Health and Safety is top of the agenda for the Government at the moment, with the report of the Independent Taskforce on Workplace Health and Safety most likely having a significant effect on the construction sector.
The Taskforce recommends a series of changes and improvements clustered around accountability levers, motivating levers and knowledge levers.
Recommendations include the establishment of a new workplace health and safety agency which the Government has agreed upon. This agency’s primary responsibility is workplace harm prevention, including strategy and implementation.
Some of the other recommendations include a new H&S Act based on the Australian Model Law, which extends to include accountability to all those in governance roles, ensures greater effective worker participation, significantly strengthens the regulation of occupational health, introduces measures that reward good H&S performance and increases the cost of poor H&S performance, and has a far greater emphasis to understand the root cause analysis of issues.
We have already seen an increased focus on H&S in our sector with the Working at Heights campaign. We can now expect a lot more. This is understandable given our rather poor record.
The MBIE has recently launched the Canterbury Rebuild Safety Charter that it wants companies and organisations to sign up to. This has 10 key areas and will probably form some of the criteria for ongoing review and inspections.
Those taking part in the programme can expect greater outcomes and benefits, while those outside of it a greater level of scrutiny and oversight.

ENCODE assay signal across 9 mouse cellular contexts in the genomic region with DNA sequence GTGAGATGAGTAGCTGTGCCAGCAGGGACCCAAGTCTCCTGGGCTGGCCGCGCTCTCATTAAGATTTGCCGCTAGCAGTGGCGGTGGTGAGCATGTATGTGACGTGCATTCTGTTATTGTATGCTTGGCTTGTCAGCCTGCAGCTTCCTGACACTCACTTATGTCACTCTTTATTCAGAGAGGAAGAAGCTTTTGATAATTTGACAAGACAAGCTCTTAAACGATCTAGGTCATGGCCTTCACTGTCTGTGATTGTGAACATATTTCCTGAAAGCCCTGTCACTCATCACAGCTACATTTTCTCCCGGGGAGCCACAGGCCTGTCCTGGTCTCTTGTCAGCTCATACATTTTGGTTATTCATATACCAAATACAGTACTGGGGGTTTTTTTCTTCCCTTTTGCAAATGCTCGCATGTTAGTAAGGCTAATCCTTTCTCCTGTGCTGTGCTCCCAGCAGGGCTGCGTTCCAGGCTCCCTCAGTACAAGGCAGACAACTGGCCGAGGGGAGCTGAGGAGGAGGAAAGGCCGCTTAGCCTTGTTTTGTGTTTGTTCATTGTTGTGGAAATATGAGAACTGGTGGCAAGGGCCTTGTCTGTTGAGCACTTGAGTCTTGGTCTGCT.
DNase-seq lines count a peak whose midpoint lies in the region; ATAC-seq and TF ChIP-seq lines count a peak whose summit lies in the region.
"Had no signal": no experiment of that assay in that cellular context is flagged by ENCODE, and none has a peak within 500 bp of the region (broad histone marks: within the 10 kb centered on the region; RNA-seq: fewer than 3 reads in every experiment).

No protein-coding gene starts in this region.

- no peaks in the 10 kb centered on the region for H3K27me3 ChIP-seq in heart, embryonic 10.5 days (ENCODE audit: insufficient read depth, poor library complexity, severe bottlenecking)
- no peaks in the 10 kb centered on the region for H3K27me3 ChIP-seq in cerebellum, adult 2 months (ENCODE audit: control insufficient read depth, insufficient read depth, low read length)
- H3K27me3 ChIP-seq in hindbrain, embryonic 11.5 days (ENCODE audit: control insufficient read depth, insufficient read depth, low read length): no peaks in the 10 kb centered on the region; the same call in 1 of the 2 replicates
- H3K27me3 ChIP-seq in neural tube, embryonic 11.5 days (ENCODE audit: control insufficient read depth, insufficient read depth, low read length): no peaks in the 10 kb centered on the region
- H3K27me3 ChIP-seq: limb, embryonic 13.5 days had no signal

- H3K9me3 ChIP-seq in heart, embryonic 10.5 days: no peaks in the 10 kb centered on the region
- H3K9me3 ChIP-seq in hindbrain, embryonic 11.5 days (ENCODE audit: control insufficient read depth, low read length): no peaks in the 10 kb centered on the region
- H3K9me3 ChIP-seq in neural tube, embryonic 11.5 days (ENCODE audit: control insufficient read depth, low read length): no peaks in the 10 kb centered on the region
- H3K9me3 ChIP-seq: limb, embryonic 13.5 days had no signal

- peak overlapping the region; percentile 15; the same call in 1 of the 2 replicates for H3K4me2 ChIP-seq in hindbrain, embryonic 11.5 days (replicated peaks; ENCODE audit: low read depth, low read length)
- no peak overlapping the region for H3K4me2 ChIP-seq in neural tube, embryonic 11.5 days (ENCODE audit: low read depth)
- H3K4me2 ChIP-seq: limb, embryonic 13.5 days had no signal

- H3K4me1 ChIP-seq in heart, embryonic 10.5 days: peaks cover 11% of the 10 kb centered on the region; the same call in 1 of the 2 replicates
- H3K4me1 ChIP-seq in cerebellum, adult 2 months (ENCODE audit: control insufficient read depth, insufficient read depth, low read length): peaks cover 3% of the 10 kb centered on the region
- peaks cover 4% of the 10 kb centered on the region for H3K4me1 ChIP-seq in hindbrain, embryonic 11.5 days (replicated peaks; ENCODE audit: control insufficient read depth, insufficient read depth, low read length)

Other things are going on in the H&S space as well. You may recall comments in articles I have written referring to the Construction Safety Council (CSC).
This council is a coming together of the residential, commercial, civil and specialist trades construction sectors, and it has developed a health and safety competency framework that it will launch shortly.
The framework below illustrates how it will work, and we support its concepts and its simplicity. What this framework does is provide a nationally consistent set of H&S competencies for four tiers in construction.
To date, the CSC has identified the generic hazards and competencies at Tier 1 (entry level) common across all construction sites (residential, civil etc), so that anyone who can demonstrate they possess these can be engaged with confidence that they can keep themselves and other workers safe.
The CSC is looking to develop a standard test (a bit like a driver’s licence) that tests the knowledge at Tier 1 and is nationally consistent.
The test could be done on-line, take about 45 minutes and be adaptable to cater for numeracy and literacy barriers. It would be cheap to sit, and be renewed every few years.
The CSC believes if everyone on site had a base level of H&S knowledge that was consistent nationwide on all construction sites then that would immediately lift H&S skills.
They do this in Britain now and it works well there — it is easy to administer and is very effective. Australia has a similar concept with the White Card.
We need to get ahead of the game and address H&S matters by developing these sorts of initiatives ourselves so the new government H&S agency isn’t forced to do it for us.